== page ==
Ex-S.African first lady murdered
CAPE TOWN, South Africa -- The former first lady of South Africa, Marike de Klerk, has been murdered at her home in Cape Town.
Police say an autopsy revealed that the 64-year-old former wife of F.W. de Klerk had been stabbed and strangled.
Marike de Klerk's body was discovered on Tuesday afternoon, about 30 hours after coroners estimated she had died.
The autopsy revealed that the cause of death was strangulation.
Police spokesman Wicus Holtzhausen said she had also been stabbed in the back. "The stab wound ... was not the cause of death," he added.
De Klerk also had cuts on her arms, which police believe could have been sustained trying to fend off a knife attack.
There were no immediate arrests and police did not admit to having any suspects.
South Africa has one of the world's highest per-capita murder rates. More than 9,800 homicides were committed in the first half of this year, according to police statistics.
De Klerk's body was found about 4p.m. on Tuesday after her hairdresser, arriving for an appointment, became concerned when she did not answer the door.
The hairdresser summoned neighbourhood security guards who found the body at the entrance to her bedroom.
Nothing was missing from de Klerk's house and the motive for her killing was unknown, Holtzhauzen said.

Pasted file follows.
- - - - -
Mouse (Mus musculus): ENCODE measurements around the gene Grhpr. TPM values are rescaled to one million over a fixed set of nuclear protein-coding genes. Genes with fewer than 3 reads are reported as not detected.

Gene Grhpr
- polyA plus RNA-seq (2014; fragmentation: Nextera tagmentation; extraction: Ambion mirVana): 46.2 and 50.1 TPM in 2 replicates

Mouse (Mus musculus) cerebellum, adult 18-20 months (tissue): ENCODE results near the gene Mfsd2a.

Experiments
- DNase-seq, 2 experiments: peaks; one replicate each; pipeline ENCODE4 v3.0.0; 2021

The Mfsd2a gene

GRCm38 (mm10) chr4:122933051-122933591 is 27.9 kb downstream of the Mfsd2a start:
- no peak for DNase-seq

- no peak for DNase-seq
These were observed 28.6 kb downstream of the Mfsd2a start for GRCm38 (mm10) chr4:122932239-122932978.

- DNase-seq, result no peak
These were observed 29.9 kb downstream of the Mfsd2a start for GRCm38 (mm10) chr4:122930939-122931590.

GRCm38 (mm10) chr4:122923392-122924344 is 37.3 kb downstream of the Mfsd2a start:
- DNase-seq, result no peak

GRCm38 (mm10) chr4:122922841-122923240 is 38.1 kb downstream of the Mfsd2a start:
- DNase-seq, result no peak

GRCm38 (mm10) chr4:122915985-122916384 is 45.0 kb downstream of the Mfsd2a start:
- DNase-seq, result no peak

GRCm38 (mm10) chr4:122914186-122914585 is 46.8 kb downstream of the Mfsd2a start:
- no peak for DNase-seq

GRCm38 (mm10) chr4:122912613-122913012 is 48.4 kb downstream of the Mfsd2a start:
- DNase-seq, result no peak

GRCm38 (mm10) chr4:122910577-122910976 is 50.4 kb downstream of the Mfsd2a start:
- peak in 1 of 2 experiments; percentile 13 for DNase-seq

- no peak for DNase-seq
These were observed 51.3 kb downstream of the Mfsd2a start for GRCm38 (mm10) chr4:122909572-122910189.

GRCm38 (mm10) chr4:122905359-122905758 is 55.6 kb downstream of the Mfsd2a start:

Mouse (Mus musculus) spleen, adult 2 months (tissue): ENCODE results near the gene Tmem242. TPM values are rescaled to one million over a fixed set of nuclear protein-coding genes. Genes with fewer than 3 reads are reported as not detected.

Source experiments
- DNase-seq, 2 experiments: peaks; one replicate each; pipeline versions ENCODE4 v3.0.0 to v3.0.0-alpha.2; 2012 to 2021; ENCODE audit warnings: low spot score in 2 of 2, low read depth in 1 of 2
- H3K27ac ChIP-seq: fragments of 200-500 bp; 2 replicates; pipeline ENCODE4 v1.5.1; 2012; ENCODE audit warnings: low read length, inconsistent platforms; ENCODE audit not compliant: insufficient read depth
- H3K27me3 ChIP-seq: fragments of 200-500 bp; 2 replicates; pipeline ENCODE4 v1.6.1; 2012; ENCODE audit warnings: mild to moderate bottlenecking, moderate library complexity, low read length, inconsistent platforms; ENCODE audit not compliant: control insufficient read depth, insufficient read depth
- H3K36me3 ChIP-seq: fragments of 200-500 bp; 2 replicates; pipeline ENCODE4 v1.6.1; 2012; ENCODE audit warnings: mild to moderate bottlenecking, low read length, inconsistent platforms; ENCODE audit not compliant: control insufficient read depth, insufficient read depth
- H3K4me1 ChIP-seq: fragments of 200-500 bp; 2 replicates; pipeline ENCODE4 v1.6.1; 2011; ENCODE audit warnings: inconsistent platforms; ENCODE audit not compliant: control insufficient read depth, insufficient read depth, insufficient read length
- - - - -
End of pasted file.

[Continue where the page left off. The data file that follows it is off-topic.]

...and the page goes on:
The de Klerks divorced in 1998 after 39 years of marriage.
As her husband rose through the ranks of the ruling National Party during apartheid, his wife also was politically active, eventually leading the party's women's organisation.
F.W. de Klerk said in a statement released on Wednesday he was devastated and deeply shocked at the circumstances under which his ex-wife had died.
"I have learned with great shock and sorrow of the circumstances of the tragic death of my former wife, Marike," he said.
"I have been informed that the South African Police Service is conducting a murder inquiry and hope that they bring the person or persons involved to justice as soon as possible."
The former president cancelled plans to attend a ceremony to commemorate the centenary of the Nobel Peace Prize in Norway and was heading back to South Africa, his spokesman Dave Steward said.
F.W. de Klerk gave up power to Nelson Mandela after South Africa's first all-race elections in 1994.
The two shared the 1993 Nobel Peace Prize for their role in bringing about a peaceful end to apartheid.
President Thabo Mbeki expressed his condolences Tuesday in a statement and described de Klerk as a "strong, charming and dignified woman."
South Africa Police Service
Crime in South Africa
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